Dad’s last gasper: burying the argument for smoking
By Adam Ferrier May 6, 2010
My dad was a pack a day smoker of Marlboro Reds, he died of cancer in 1996. This is a picture of my three brothers and I carrying him into the funeral service in his coffin.
Welcome to Marlboro Country: Adam’s Dad prepares to light up one last time.
If you look carefully you will notice the coffin is painted as a carton of cigarettes, Marlboro Reds to be exact (it was painted on my dad’s request by my talented sister Tania Ferrier).
Dad loved his smokes and didn’t appreciate anyone saying he couldn’t smoke. In fact, just before dad died he asked me to give his eulogy and remind everyone that he wanted to be cremated so he ‘could light up one last time’. He was a relatively conservative chap – but one with a wicked sense of humour, and I guess a fierce sense of brand loyalty.
I’ve never had a cigarette in my life, for some reason it’s never had much appeal to me. Correct me if I’m wrong but smoking, as far as I can tell, is the only legal product in the world that if used exactly to the manufacturers directions will do you harm. Guns, alcohol, driving a car or motorbike or scooter, sugary foods, gambling and TV can all be used in a safe, useful, enjoyable manner. All, like everything are open to abuse, but all can be used safely and harmlessly.
Cigarettes, on the other hand, can’t be used in a harmless manner. Even in moderation they are doing the smoker (and those around them) harm. For this important reason, cigarettes are categorically different to any other legal product in the world – and therefore should have their own set of rules. Bring on the regulations.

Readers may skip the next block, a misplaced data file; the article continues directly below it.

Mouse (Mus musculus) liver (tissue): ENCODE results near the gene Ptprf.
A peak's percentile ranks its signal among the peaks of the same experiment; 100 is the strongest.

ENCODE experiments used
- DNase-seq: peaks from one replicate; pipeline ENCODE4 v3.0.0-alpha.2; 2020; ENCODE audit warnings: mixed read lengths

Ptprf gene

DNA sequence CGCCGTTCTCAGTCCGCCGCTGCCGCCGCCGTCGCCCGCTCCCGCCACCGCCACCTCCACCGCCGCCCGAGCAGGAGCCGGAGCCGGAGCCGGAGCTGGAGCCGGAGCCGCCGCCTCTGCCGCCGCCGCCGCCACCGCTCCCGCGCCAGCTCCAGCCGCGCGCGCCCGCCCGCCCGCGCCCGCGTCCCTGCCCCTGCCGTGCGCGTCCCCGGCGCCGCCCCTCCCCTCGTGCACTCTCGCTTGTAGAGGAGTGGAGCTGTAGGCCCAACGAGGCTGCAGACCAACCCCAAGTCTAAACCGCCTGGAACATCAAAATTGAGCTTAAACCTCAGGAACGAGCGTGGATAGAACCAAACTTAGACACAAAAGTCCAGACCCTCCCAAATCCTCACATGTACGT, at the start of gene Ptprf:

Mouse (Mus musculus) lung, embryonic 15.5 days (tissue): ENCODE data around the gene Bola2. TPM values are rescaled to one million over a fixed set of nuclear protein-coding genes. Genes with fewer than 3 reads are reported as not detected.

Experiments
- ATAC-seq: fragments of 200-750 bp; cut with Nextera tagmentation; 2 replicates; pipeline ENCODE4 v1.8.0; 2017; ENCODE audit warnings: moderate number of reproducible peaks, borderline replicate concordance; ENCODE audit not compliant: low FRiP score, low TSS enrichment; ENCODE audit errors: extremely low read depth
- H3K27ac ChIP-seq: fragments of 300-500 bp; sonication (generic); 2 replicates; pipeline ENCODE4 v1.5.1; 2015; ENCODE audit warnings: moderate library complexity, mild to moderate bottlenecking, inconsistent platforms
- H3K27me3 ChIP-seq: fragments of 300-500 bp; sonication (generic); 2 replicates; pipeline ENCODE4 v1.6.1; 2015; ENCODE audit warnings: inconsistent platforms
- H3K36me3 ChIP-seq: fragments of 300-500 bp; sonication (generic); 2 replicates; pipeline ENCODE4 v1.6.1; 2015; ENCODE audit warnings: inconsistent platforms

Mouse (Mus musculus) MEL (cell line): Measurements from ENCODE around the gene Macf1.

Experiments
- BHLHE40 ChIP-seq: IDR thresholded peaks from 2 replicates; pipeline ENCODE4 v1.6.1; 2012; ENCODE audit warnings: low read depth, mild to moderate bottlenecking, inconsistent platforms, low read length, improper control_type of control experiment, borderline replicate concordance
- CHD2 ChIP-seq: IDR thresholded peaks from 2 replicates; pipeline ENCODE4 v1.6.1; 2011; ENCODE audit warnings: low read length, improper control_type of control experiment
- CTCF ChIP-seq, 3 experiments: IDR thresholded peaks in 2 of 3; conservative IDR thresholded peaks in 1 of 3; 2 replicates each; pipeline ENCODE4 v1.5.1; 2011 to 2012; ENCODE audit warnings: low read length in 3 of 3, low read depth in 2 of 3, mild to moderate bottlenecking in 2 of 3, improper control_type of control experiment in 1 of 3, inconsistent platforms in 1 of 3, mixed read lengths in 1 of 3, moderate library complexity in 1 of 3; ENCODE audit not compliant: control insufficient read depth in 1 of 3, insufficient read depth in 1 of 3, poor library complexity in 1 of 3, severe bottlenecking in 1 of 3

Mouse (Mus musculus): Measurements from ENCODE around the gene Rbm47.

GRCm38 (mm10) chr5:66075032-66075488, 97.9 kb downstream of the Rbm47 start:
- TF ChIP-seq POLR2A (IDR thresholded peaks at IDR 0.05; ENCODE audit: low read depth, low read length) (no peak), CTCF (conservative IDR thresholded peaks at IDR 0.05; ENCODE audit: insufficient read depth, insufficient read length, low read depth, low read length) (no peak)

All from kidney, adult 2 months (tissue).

So it is with interest that I examine the moves by the federal government last week to remove all branding from cigarettes, and raise the price (again).
I can only applaud the Federal Government for their actions. They have systematically pulled all of the marketing levers out from under the cigarette companies feet. They’ve restricted placement where they can be enjoyed. They’ve raised the price. They’ve stopped broadcast communications. They’ve massively restricted sponsorships.
All of these initiatives have, according to Quit Australia helped reduce the smoking rate in Australia from approximately 35% of the adult population in 1980 to well under 20% today. The proposed restrictions on packaging will no doubt also be effective. The government wants to ban all branding devices such as logos, colours and fonts. Research shows that increasingly plainer packaging makes cigarettes appear less aspirational, less tasty, less satisfying, and of poorer quality to smokers. These continuing initiatives will ensure the smoking rates continue to fall. All other things being equal we’ll consequently be healthier, and therefore perhaps even happier.
I’m not sure how my dad would react to the proposed changes. He was pro-freedom of choice, and an ardent supporter of smokers rights. I feel quite differently. Whichever side you’re on – I guess the picture speaks for itself.
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